FOR a self-taught wine buff Natasha Court has done pretty well, finding her way to one of the top jobs in her industry.
As Must Winebar sommelier Ms Court is responsible for the establishment’s extensive wine list, one that was recently awarded the prestigious Gourmet Traveller Wine List of the Year Award.
Landing a job that involves talking, tasting, and purchasing wine 24 hours a day, seven days a week, was a process the university politics student is modest about.
“I did waitressing at university and wine people came and went [at the restaurant], so eventually someone had to do the list. I decided it might as well have been me,” she says.
“I rang up a few people I knew and asked if they could teach me how to write a list.
“I was 21 or 22 at the time.”
An inquisitive nature has helped Ms Court compile a great wine list, with much of her knowledge gained from books, family, and industry heavyweights.
“I’ve always been interested and it,” she says.
“I’m not good at liking something I don’t know much about.
“If I like something I want to know why and how, so I read everything about it.
“Terry Chellappah, Xanadu’s general manager, was a big influence on me. I worked for him at Toledo’s in Northbridge.
“He’s an Essendon supporter and I’m sure I got the job because I was wearing a red jacket with a big black strip.
“I read the Oxford Companion at breakfast. I just flip open a page and read it.
“I wanted to find out what foreign wines were.
“Most of us just learn about local wines. I wanted to find out about these wines and drive consumers to them, rather than having wines that are consumer driven.”
Must Winebar founder Anne-Marie Banting was another influence on Ms Court.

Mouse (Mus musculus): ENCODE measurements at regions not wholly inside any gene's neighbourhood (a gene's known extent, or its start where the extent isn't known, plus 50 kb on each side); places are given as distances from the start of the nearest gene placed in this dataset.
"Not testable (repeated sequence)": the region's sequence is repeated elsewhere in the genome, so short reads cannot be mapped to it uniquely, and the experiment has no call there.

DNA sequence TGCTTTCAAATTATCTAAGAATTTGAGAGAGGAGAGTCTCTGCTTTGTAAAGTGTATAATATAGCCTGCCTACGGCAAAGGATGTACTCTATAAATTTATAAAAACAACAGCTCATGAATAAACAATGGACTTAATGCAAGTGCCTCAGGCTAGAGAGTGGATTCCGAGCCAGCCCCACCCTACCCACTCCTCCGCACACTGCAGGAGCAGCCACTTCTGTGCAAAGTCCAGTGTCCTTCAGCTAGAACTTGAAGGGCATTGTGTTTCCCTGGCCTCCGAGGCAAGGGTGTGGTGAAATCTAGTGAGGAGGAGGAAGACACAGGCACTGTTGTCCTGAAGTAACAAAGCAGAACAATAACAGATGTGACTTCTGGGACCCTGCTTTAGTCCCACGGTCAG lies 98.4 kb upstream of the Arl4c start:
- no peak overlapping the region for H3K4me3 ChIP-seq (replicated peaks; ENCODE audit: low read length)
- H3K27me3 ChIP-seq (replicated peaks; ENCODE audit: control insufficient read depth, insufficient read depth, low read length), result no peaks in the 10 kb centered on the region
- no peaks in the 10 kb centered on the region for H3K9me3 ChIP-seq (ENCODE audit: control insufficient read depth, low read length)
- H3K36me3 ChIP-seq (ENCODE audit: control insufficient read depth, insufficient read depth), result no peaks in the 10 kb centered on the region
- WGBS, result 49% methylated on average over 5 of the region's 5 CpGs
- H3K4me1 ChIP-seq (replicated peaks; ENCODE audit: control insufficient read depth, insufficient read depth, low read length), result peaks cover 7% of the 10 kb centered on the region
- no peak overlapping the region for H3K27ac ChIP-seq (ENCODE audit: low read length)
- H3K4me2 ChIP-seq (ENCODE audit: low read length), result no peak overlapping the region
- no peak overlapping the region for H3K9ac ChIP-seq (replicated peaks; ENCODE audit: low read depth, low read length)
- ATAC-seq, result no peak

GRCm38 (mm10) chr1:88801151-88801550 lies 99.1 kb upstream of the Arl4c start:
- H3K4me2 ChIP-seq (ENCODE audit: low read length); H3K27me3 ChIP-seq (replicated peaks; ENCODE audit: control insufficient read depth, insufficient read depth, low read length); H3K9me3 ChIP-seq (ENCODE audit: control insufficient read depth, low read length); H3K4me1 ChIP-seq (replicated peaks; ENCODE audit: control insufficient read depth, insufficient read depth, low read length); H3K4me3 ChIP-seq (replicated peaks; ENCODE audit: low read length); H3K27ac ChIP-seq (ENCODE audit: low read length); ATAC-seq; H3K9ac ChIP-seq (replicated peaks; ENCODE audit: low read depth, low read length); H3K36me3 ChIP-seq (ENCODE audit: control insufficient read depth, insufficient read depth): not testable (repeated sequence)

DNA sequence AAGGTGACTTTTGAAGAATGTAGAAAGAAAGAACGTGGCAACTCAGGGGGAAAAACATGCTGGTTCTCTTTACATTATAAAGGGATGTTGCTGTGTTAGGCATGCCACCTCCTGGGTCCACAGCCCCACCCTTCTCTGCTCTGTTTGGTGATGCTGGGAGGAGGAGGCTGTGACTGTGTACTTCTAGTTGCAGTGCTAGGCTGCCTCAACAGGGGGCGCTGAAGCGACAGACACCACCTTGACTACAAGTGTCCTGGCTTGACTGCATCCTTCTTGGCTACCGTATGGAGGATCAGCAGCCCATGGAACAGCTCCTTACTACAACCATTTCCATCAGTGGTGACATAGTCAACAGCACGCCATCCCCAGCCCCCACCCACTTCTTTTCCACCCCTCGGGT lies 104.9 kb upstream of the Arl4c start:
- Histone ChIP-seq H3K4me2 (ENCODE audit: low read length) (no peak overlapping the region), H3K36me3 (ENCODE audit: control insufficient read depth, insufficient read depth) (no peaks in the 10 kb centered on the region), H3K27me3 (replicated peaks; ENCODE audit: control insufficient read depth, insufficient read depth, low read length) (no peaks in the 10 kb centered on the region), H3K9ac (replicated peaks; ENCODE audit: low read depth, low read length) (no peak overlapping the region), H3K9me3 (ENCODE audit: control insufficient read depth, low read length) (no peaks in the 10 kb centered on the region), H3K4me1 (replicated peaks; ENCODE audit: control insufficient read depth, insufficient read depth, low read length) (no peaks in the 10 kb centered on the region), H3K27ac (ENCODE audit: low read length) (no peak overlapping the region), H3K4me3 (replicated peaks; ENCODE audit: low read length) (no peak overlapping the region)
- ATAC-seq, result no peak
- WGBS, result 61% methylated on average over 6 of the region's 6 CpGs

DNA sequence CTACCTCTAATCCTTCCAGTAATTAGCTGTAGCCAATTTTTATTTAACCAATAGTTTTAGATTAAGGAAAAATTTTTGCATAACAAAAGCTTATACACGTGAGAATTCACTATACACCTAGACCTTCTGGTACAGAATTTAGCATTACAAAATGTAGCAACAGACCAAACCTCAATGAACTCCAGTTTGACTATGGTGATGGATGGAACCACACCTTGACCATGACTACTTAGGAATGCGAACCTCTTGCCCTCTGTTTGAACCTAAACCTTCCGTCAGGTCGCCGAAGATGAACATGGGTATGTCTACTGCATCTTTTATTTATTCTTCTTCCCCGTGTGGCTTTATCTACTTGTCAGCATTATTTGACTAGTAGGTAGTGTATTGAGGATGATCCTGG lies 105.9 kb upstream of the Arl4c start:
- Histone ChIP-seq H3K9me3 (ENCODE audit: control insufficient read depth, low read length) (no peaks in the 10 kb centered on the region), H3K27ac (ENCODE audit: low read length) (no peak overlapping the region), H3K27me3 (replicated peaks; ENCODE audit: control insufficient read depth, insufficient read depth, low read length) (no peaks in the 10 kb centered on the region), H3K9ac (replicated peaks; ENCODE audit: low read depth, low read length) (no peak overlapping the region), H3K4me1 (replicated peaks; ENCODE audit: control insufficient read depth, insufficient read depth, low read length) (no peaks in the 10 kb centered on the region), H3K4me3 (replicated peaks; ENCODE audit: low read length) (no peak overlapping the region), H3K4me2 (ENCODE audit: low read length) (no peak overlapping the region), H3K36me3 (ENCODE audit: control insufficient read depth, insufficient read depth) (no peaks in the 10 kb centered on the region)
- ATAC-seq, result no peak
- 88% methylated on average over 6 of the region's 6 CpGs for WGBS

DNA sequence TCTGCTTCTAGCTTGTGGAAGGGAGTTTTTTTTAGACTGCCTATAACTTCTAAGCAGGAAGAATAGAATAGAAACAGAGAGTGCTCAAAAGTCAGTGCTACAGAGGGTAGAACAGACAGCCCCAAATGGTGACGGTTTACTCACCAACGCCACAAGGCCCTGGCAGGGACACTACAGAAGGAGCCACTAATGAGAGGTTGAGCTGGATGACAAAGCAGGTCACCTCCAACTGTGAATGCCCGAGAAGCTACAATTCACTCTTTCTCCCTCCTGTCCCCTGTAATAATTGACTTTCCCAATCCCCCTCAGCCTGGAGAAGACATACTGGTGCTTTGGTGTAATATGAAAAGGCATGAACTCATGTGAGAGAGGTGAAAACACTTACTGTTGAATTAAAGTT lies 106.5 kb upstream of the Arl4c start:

Since Ms Banting left the venue Ms Court has full responsibility for staff training, wine list management, and tending to the cellar.
Must’s stock is estimated to be worth $100,000.
Ms Court says the winebar’s 13-page wine list has something for everyone, even if it’s not easily recognised.
“We might have someone come in and ask for Goundrey Unwooded. We’ll tell them we don’t have that but then suggest something else they’d really like.
“We can do that because we understand the wines and their characteristics,” she says.
“Most people like unwooded chardonnay because it’s fruity but not too sweet. We don’t charge people for a splash of wine to try it.”
But Ms Court’s talent for knowing what drop is best for her patrons often keeps her working well after knock-off time.
“I’ll get phone calls at home from some of the staff but I also get phone calls from friends who are in the bottle shop deciding what to get,” she says.
“But I like the HR side of my job. I love teaching people about wine and we do that here all the time. Every Saturday at 4pm we have staff training.”
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